This morning’s Washington Post contained an editorial entitled Dangerous Tribute by Chu Tiankai, China’s ambassador to the United States and former ambassador to Japan. Mr. Tiankai logically argues that the recent visit by Japan’s Prime Minister to the Yasukuni Shrine symbolizes support for the view that Japan was not an aggressor and committed no atrocities in World War II.
Several passages in the editorial caught my attention. Here are a few:
“Established in the 19th century to honor Japan’s war dead, the shrine imparted a spiritual dimension to Japanese militarism and colonial rule…”
“Fourteen Class A War criminals who were tried by the International Military Tribunal are honored at Yasukuni.”
“The shrine includes s…a deliberately revisionist narrative of World War II (that) lauds Japan’s salvage of Asian countries from colonial rule and detains ‘crimes committed by the United States.”
“His (the Prime Minister’s) assertions, when talking about World War II, that the term, ‘aggression’ has yet to be defined and that no evidence exists proving that “comfort women” were forced into sexual servitude…”
I have visited the Yasukuni Shrine, and I can confirm that Mr. Tiankai’s assertions about it are correct. The earlier exhibits, which detail modern Japan’s wars prior to their invasion of China in the 1930s, are all both in English and Japanese. From that point forward, only Japanese texts are presented. But, being a World War II buff, I had no problems identifying the portraits of the deified General Tojo and Admirals Yamamoto and Nagumo, who conceived and executed the Pearl Harbor attack. You read that right. In the Shinto religion, these criminals have become war gods. The Prime Minister’s visit can be construed as worshiping them.
One of the reasons that Japanese soldiers readily obeyed orders to slaughter prisoners and innocent civilians was the provision of their Senjinkun (Field Service Code) that equated an order from a superior as a direct order from the emperor. Hence, an order became a pronouncement from God. Coupled with the Samurai principle that death was better than surrender and that anyone who surrendered had forfeited all honor, the opportunities for abuse became infinite.
A review on Amazon of my novel, Hold Back the Sun, suggested that I was too hard on my Japanese characters. I believe that I may not have been hard enough. The atrocities I portrayed in my story are all based on actual events of which I learned through exhaustive research. For anyone who remains doubtful, I suggest they read all or some of my following references. Also look on Google.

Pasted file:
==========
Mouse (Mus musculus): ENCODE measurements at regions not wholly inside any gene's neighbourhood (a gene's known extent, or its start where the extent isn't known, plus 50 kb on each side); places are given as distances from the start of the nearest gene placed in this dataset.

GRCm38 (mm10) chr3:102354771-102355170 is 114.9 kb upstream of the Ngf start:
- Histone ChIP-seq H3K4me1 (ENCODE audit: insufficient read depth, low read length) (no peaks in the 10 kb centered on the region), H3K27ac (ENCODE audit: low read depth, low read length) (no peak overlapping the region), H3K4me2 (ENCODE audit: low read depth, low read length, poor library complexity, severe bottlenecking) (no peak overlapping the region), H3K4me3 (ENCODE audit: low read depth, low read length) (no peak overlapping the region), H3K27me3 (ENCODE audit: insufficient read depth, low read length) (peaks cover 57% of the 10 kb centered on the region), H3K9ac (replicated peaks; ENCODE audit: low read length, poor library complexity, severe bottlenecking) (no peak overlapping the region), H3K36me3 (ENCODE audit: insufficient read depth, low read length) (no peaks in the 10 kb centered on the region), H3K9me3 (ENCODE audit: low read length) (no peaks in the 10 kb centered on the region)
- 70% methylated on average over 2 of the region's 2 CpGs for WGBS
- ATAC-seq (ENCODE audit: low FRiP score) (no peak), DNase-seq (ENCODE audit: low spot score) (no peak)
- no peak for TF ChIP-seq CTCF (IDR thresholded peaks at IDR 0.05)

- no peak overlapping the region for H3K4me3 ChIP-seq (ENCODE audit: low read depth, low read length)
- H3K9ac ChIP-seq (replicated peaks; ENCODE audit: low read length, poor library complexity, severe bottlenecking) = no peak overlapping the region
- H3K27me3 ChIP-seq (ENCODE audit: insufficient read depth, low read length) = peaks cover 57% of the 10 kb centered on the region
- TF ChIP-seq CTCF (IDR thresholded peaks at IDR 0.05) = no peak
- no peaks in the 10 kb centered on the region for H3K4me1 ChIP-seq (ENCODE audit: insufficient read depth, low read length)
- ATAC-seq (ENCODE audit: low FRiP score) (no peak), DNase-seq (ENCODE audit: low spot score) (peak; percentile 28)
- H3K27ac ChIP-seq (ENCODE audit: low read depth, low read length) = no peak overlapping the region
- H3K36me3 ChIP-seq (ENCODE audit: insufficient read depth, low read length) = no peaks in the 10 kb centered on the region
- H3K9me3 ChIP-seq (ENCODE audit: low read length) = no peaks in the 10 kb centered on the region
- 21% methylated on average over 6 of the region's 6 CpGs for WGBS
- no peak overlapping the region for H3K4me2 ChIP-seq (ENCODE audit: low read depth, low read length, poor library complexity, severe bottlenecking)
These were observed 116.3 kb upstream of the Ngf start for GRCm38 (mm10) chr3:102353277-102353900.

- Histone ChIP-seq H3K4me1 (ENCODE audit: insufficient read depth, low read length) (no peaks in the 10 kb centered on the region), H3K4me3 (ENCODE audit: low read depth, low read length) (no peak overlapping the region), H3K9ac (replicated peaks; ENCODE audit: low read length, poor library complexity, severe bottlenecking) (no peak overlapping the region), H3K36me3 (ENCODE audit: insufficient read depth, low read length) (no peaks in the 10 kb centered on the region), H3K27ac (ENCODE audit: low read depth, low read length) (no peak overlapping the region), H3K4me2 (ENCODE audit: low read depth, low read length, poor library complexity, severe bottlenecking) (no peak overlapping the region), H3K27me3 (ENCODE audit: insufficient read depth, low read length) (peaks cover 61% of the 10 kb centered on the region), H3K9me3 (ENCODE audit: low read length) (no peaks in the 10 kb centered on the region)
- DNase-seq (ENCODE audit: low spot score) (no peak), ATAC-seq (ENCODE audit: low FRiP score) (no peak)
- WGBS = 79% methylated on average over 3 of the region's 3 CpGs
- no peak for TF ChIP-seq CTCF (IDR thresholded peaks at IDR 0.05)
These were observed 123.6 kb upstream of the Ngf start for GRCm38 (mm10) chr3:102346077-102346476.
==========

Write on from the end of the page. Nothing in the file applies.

1) The Rising Sun by Arthur Zich, Time Life Books, Chapter 3, Under the Conquerors’ Rule. Describes the actual massacres at Balikpapan (in Borneo) and Tjepu(in Java) upon which I based the story of the fall ofZwarte Gouden.
2) The Rape of Nanking by Iris Chang, Basic Books-Publisher. Describes the fall and systematic terrorizing of Nanking in graphic detail. The last word on the subject. Over 300,000 civilians were massacred and countless women raped.
3) But Not in Shame by John Toland. Random House. Relates the rape and murder of British nurses at Hong Kong (mentioned in Hold Back the Sun) and extensive massacres of Chinese immigrants following the fall of Singapore.
4) Hidden Horrors by Yuki Tanaka, Westview Press. A general compendium of Japanese atrocities during World War II.
5) Kempei Tai by Richard Deacon, Charles Tuttle Company. An extensive description of the deeds of Japan’s infamous military police, who committednumerious atrocities.
6) Prisoners of the Japanese by Gavan Daws, William Morrow and Company. A detailed account of the inhumane treatment received by Allied POWs at the hands of the Japanese.
7) War Without Mercy by John W. Dower, Pantheon Books. A no-holds-barred description of how racism shaped the Pacific War on both sides. Many Japanese atrocities are detailed.
8) The Comfort Women by George Hicks, W.W. Norton & Company. A well-researched and detailed history of sex slavery in the Japanese Army.
9) True Stories of the Korean Comfort Women Edited by Keith Howard, Casswell. A compendium of memoirs by Korean women forced into sexual slavery
10) 50 Years of Silence by Jan Ruff-O’Herne, Toppan Company (s) PTE Ltd. A compelling memoir of a young Dutchwoman who was kidnapped from an internment camp in Java and enslaved as a prostitute for Japanese officers.
In my view, the Japanese government’s continued denial of the savage conduct by her armed forces in China and the Pacific War remains an affront to humankind.